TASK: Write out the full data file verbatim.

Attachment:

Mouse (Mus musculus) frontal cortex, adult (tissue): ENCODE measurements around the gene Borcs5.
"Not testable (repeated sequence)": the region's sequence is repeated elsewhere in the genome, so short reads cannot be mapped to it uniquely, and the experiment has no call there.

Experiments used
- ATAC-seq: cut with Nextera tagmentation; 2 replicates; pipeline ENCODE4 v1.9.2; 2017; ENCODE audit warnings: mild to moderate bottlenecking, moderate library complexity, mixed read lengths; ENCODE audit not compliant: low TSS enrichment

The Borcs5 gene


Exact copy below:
Mouse (Mus musculus) frontal cortex, adult (tissue): ENCODE measurements around the gene Borcs5.
"Not testable (repeated sequence)": the region's sequence is repeated elsewhere in the genome, so short reads cannot be mapped to it uniquely, and the experiment has no call there.

Experiments used
- ATAC-seq: cut with Nextera tagmentation; 2 replicates; pipeline ENCODE4 v1.9.2; 2017; ENCODE audit warnings: mild to moderate bottlenecking, moderate library complexity, mixed read lengths; ENCODE audit not compliant: low TSS enrichment

The Borcs5 gene